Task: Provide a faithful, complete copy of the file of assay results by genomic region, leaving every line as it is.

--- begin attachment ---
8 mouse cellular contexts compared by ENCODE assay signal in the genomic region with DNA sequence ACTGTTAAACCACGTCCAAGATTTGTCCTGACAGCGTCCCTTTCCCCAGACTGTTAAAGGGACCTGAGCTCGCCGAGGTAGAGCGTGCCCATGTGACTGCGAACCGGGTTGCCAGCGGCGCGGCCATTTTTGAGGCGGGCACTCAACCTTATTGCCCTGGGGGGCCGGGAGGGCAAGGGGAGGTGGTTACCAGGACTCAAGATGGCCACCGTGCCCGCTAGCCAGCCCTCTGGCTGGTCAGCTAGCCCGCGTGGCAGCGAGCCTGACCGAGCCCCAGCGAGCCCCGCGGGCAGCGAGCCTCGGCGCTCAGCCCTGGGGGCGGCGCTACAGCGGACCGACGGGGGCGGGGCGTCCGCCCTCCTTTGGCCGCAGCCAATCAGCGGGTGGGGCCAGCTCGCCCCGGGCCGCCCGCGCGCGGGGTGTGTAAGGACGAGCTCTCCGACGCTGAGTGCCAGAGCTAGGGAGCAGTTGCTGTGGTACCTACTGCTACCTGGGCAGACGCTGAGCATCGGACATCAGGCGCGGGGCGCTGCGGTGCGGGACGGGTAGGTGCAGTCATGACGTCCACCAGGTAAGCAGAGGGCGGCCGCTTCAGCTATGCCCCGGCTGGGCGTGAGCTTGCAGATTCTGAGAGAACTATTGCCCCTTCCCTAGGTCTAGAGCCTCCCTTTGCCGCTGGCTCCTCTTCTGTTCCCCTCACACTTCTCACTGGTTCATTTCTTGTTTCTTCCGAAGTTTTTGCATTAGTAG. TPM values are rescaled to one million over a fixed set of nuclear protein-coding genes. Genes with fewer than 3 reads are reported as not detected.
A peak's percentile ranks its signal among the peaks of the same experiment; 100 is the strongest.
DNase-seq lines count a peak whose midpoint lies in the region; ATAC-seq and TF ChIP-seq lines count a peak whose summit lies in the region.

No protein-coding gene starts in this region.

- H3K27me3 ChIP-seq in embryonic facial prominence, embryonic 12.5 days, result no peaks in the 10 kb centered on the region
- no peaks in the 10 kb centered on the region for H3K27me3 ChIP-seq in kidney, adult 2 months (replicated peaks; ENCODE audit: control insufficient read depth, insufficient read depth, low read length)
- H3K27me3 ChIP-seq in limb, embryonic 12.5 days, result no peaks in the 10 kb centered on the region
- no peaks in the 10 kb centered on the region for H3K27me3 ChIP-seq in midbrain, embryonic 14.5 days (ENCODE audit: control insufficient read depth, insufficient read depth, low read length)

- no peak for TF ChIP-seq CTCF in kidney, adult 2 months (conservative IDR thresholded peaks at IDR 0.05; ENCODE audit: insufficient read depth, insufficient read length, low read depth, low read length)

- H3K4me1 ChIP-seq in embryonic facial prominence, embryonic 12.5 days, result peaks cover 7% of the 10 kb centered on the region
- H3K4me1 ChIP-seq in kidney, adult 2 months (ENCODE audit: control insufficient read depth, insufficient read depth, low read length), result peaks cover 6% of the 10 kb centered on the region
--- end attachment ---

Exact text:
8 mouse cellular contexts compared by ENCODE assay signal in the genomic region with DNA sequence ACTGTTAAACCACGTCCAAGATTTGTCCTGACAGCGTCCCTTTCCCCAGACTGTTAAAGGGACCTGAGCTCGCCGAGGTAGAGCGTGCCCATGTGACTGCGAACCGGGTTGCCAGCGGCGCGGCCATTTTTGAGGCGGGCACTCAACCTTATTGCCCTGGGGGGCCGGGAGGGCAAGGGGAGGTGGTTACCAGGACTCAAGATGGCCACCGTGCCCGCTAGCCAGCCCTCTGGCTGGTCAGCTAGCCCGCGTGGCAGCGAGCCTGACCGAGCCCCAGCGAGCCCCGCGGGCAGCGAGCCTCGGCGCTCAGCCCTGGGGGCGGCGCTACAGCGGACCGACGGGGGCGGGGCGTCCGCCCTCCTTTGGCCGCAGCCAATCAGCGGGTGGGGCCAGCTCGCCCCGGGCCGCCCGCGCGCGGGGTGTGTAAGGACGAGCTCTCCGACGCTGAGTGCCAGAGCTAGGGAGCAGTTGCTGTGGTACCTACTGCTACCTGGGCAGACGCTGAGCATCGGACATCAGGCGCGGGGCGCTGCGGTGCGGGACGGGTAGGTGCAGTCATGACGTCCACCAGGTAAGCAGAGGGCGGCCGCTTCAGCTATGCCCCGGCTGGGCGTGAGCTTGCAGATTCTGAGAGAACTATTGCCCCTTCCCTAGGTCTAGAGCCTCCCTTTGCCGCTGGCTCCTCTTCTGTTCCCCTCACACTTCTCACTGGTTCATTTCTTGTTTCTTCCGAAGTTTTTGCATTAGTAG. TPM values are rescaled to one million over a fixed set of nuclear protein-coding genes. Genes with fewer than 3 reads are reported as not detected.
A peak's percentile ranks its signal among the peaks of the same experiment; 100 is the strongest.
DNase-seq lines count a peak whose midpoint lies in the region; ATAC-seq and TF ChIP-seq lines count a peak whose summit lies in the region.

No protein-coding gene starts in this region.

- H3K27me3 ChIP-seq in embryonic facial prominence, embryonic 12.5 days, result no peaks in the 10 kb centered on the region
- no peaks in the 10 kb centered on the region for H3K27me3 ChIP-seq in kidney, adult 2 months (replicated peaks; ENCODE audit: control insufficient read depth, insufficient read depth, low read length)
- H3K27me3 ChIP-seq in limb, embryonic 12.5 days, result no peaks in the 10 kb centered on the region
- no peaks in the 10 kb centered on the region for H3K27me3 ChIP-seq in midbrain, embryonic 14.5 days (ENCODE audit: control insufficient read depth, insufficient read depth, low read length)

- no peak for TF ChIP-seq CTCF in kidney, adult 2 months (conservative IDR thresholded peaks at IDR 0.05; ENCODE audit: insufficient read depth, insufficient read length, low read depth, low read length)

- H3K4me1 ChIP-seq in embryonic facial prominence, embryonic 12.5 days, result peaks cover 7% of the 10 kb centered on the region
- H3K4me1 ChIP-seq in kidney, adult 2 months (ENCODE audit: control insufficient read depth, insufficient read depth, low read length), result peaks cover 6% of the 10 kb centered on the region